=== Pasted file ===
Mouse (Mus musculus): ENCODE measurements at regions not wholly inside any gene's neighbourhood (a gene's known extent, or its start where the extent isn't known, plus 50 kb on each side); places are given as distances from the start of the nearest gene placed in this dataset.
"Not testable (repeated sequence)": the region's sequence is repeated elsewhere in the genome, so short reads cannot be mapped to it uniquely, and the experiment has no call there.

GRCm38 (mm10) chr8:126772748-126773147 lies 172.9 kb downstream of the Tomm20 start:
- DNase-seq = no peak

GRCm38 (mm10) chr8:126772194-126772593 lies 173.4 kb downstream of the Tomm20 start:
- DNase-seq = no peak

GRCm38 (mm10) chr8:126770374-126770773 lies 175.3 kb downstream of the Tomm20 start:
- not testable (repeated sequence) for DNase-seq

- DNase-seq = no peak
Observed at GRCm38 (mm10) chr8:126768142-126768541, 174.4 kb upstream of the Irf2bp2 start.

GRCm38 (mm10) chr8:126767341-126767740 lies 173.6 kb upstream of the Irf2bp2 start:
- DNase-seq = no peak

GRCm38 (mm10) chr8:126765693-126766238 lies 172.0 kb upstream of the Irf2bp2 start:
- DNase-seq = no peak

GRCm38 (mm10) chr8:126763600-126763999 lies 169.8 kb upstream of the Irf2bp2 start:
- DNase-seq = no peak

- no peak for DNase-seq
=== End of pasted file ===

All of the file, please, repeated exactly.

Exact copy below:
Mouse (Mus musculus): ENCODE measurements at regions not wholly inside any gene's neighbourhood (a gene's known extent, or its start where the extent isn't known, plus 50 kb on each side); places are given as distances from the start of the nearest gene placed in this dataset.
"Not testable (repeated sequence)": the region's sequence is repeated elsewhere in the genome, so short reads cannot be mapped to it uniquely, and the experiment has no call there.

GRCm38 (mm10) chr8:126772748-126773147 lies 172.9 kb downstream of the Tomm20 start:
- DNase-seq = no peak

GRCm38 (mm10) chr8:126772194-126772593 lies 173.4 kb downstream of the Tomm20 start:
- DNase-seq = no peak

GRCm38 (mm10) chr8:126770374-126770773 lies 175.3 kb downstream of the Tomm20 start:
- not testable (repeated sequence) for DNase-seq

- DNase-seq = no peak
Observed at GRCm38 (mm10) chr8:126768142-126768541, 174.4 kb upstream of the Irf2bp2 start.

GRCm38 (mm10) chr8:126767341-126767740 lies 173.6 kb upstream of the Irf2bp2 start:
- DNase-seq = no peak

GRCm38 (mm10) chr8:126765693-126766238 lies 172.0 kb upstream of the Irf2bp2 start:
- DNase-seq = no peak

GRCm38 (mm10) chr8:126763600-126763999 lies 169.8 kb upstream of the Irf2bp2 start:
- DNase-seq = no peak

- no peak for DNase-seq